Saturday, August 26, 2017

Lady Macbeth

Last night I saw Lady Macbeth, starring Florence Pugh and Cosmo Jarvis.

Katherine (Pugh) is sold into a loveless marriage with an abusive, sexually challenged husband. His father who lives with them is also horrible, and coupled with the unhappy help, this all makes for a pretty miserable home.

Based on Nikolai Leskov’s 1865 novel Lady Macbeth of the Mtsensk District, which was inspired by the famous Shakespeare work, this re-telling softens nothing. The audience feels every lashing that Katherine's dark-skinned lover Sebastian (Jarvis) gets and absorbs the emanating hatred Katherine has for the family she married into. In fact, the only one seemingly immune from all this brutality is a thin, sherbet-colored cat that pops up almost humorously, scene after scene, observing the chaos with typical curiosity.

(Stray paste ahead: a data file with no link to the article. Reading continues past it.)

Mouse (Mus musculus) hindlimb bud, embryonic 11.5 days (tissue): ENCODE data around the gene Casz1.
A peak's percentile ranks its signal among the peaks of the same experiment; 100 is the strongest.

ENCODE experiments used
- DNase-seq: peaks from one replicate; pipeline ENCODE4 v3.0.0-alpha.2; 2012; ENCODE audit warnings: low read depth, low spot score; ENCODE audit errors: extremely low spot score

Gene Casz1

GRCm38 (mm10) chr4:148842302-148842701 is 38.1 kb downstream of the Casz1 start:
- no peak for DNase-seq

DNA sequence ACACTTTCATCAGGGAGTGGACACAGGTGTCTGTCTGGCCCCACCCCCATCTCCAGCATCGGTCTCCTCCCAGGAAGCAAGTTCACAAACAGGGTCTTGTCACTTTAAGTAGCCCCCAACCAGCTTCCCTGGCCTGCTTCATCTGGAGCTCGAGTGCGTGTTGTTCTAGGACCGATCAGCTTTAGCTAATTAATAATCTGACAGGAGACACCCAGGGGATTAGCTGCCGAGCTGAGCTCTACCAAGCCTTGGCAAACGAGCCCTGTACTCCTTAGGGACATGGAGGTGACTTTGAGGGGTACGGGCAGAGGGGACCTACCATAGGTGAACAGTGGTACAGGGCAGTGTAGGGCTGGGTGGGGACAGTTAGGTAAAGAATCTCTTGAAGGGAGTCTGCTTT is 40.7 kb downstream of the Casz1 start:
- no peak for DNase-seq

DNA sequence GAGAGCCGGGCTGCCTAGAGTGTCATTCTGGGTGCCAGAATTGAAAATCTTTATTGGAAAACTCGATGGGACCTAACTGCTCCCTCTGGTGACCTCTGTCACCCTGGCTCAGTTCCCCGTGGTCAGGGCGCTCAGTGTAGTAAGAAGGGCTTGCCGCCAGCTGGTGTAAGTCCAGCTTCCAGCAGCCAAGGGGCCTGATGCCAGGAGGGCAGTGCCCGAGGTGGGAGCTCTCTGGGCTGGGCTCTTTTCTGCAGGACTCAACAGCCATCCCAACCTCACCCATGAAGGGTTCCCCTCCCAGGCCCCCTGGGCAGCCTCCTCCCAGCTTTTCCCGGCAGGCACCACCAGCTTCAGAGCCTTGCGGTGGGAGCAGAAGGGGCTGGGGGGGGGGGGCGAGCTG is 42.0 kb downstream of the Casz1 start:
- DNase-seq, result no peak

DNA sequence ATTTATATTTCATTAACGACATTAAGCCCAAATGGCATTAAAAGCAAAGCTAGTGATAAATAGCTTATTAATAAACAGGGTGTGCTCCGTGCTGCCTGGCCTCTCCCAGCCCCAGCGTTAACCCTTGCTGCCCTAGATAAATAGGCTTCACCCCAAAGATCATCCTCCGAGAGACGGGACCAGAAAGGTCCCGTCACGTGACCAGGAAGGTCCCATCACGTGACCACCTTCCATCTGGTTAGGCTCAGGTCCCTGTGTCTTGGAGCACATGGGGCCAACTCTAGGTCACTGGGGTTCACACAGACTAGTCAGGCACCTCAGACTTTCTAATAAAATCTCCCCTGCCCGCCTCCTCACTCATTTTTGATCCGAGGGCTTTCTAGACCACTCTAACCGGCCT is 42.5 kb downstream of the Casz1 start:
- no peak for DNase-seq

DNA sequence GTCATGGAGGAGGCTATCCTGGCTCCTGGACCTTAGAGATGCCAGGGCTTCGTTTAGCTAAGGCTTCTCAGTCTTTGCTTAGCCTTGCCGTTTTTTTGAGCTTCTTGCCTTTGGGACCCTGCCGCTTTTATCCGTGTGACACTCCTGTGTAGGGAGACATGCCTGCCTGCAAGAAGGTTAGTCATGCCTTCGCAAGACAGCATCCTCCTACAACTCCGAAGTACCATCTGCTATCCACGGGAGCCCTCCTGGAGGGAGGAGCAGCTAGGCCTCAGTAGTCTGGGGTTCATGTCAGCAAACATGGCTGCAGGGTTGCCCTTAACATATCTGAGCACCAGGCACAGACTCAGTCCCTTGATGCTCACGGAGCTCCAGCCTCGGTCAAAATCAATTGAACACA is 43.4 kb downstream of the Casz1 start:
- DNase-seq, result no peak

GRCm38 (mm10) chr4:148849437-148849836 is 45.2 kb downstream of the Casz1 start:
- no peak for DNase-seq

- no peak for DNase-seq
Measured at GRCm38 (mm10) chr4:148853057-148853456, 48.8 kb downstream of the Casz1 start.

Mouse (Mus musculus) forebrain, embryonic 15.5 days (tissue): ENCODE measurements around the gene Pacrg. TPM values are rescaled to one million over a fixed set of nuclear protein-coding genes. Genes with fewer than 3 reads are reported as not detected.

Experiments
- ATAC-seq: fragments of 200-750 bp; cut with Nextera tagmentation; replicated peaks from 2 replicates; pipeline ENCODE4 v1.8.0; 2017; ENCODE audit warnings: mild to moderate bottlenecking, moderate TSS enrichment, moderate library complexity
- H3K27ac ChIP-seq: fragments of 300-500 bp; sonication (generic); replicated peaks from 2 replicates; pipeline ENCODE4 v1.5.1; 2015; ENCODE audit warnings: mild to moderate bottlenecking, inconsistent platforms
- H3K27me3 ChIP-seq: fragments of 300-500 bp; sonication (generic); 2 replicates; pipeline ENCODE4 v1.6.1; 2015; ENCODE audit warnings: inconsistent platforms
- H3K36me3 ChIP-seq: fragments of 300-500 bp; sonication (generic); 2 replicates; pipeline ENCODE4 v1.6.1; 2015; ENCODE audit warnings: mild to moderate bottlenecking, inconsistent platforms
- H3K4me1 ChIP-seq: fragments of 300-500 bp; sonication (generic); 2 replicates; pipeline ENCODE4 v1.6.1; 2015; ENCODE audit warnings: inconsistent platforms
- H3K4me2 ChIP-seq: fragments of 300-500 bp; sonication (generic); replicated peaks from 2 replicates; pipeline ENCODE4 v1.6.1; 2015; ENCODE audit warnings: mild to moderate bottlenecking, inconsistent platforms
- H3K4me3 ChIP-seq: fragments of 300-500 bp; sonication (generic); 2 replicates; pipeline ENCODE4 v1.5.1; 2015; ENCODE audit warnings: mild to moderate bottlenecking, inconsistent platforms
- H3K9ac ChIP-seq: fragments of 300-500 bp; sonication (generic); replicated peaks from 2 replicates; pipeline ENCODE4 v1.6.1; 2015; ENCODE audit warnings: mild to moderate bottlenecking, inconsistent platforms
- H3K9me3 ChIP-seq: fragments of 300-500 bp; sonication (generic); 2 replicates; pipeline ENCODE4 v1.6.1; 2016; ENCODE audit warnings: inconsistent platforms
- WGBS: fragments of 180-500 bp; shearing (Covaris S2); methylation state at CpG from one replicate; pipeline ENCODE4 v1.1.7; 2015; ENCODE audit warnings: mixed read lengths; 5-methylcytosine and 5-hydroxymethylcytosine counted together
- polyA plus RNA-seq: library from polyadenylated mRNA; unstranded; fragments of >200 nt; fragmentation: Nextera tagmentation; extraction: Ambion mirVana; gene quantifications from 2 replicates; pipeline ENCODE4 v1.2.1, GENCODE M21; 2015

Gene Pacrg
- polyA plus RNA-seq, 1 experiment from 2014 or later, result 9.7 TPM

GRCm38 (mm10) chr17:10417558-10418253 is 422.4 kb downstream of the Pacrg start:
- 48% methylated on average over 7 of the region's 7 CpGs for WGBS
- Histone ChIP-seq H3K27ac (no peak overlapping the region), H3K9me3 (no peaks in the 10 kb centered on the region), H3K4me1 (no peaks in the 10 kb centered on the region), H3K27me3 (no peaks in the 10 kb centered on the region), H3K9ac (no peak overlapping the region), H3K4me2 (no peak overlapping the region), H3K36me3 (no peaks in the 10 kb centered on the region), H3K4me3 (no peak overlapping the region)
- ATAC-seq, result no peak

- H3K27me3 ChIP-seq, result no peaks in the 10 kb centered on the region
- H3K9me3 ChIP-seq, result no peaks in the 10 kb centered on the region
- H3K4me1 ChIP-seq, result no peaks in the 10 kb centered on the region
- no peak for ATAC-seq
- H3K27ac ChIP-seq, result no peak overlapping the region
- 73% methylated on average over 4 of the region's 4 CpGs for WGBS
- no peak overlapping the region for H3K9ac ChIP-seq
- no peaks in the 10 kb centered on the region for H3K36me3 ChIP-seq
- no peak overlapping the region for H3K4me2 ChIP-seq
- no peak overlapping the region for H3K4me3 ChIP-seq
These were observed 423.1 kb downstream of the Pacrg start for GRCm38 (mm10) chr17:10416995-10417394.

But don't be fooled; there's not much comedy here. After her father-in-law allegedly sends her husband away, Katherine becomes obsessed with Sebastian, who works on the property. They don't do much to conceal their lovemaking and word travels fast. When her father-in-law confronts her with this news, the results are tragic—but Katherine is the one with the upper hand.

She's a force to be reckoned with, and anyone or anything that gets in her way from that point forward is put in clear and imminent danger.

The transformation of this character is a credit to the genius work of newcomer Pugh. Her ability to show the audience what simmers beneath the surface, yet behave as she's expected for the other characters is fascinating to watch. She's the star, after all, but I have a feeling I wouldn't have taken my eyes off of her even if she wasn't.

Lady Macbeth is a sexy, frightening, vivid interpretation of a life lived out of desperation. If you don't mind frequent violence (and a lot of nudity), give it a shot.


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